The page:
miércoles, 12 de noviembre de 2014

Skin Cancer Costs Soar Compared to Other Malignancies: CDC: MedlinePlus

Skin Cancer Costs Soar Compared to Other Malignancies: CDC: MedlinePlus

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From the National Institutes of HealthNational Institutes of Health

Skin Cancer Costs Soar Compared to Other Malignancies: CDC

Findings underscore importance of prevention efforts
By Robert Preidt
Monday, November 10, 2014
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MONDAY, Nov. 10, 2014 (HealthDay News) -- The cost of skin cancer treatment in the United States more than doubled between 2002 and 2011, and rose five times faster than treatments for other cancers, a new study found.
"The findings raise the alarm that not only is skin cancer a growing problem in the United States, but the costs for treating it are skyrocketing relative to other cancers," said study lead author Gery Guy, of the division of cancer prevention and control at the federal Centers for Disease Control and Prevention.
"This also underscores the importance of skin cancer prevention efforts," he added in an agency news release.
The analysis of national data showed that the average annual number of adults treated for skin cancer increased from 3.4 million in the years 2002-06 to 4.9 million during the years 2007-11.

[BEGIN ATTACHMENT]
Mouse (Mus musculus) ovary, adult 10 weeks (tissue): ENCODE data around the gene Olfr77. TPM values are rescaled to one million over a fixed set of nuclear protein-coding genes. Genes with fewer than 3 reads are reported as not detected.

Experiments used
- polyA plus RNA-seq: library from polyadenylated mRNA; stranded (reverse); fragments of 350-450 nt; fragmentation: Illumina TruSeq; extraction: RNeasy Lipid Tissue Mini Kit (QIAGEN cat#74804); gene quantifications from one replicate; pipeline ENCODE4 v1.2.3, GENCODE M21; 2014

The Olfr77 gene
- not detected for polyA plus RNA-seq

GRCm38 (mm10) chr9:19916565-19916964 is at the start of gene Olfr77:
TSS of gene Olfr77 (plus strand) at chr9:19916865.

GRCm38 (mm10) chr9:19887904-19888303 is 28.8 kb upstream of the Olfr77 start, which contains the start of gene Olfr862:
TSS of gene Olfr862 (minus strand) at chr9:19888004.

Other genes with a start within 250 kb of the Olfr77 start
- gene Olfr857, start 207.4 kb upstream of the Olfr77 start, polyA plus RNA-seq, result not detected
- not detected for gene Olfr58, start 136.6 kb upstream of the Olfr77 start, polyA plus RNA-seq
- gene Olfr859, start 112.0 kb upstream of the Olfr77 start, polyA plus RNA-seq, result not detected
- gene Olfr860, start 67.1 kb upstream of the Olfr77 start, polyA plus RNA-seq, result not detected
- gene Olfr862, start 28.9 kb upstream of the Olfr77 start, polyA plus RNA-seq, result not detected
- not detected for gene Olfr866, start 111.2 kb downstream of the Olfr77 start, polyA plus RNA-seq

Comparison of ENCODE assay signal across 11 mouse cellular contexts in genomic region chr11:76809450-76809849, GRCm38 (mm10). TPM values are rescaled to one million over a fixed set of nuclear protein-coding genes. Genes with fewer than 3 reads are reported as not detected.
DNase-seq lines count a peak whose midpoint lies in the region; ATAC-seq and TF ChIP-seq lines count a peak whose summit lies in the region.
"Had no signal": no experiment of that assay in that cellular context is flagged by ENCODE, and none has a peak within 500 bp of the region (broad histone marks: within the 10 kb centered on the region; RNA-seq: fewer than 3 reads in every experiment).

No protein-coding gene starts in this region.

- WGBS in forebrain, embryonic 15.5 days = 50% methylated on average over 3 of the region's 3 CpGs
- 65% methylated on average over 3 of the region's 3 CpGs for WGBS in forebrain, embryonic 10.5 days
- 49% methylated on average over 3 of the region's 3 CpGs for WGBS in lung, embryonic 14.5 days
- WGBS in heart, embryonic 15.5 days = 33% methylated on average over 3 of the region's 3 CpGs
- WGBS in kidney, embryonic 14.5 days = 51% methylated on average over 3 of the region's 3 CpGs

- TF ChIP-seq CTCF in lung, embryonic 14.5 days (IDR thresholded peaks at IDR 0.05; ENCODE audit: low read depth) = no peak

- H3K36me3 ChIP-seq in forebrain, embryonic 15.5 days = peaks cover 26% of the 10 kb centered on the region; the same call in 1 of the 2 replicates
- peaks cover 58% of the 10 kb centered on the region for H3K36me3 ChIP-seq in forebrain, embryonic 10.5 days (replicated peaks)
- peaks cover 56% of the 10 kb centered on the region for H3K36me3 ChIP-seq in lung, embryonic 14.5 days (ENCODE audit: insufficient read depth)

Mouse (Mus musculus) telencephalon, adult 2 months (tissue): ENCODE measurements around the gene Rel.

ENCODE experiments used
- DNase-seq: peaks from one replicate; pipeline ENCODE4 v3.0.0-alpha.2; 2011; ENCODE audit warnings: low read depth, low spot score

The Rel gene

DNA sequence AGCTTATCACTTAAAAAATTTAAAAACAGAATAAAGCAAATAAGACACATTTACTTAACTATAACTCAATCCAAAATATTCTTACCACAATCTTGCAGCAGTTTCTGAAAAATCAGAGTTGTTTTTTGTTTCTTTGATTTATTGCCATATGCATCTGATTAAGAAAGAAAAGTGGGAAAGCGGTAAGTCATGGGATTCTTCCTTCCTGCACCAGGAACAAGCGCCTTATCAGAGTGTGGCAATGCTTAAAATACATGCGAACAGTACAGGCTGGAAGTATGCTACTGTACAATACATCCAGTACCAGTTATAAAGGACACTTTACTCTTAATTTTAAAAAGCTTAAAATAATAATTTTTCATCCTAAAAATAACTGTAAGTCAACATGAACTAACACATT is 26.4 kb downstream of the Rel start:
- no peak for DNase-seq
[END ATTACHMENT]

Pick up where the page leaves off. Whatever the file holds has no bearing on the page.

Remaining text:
At the same time, the average yearly cost of skin cancer treatment climbed from $3.6 billion to $8.1 billion, an increase of 126 percent. During the same period, the average annual cost of treatment for all other cancers rose 25 percent.
The study findings were published online Nov. 10 in the American Journal of Preventive Medicine.
Skin cancer is the most common type of cancer in the United States, and nearly 5 million people are treated for the disease every year. Exposure to ultraviolet light in the sun's rays is a major cause of skin cancer.
The CDC said you can reduce their risk of skin cancer by:
  • Trying to stay in shade, especially during midday hours.
  • Wearing clothes that cover your arms and legs, a hat with a wide brim, and sunglasses that block both ultraviolet A and ultraviolet B rays.
  • Using sunscreen with a sun protection factor (SPF) of 15 or higher and both UVA and UVB protection.
  • Avoiding indoor tanning.
SOURCE: U.S. Centers for Disease Control and Prevention, news release, Nov. 10, 2014
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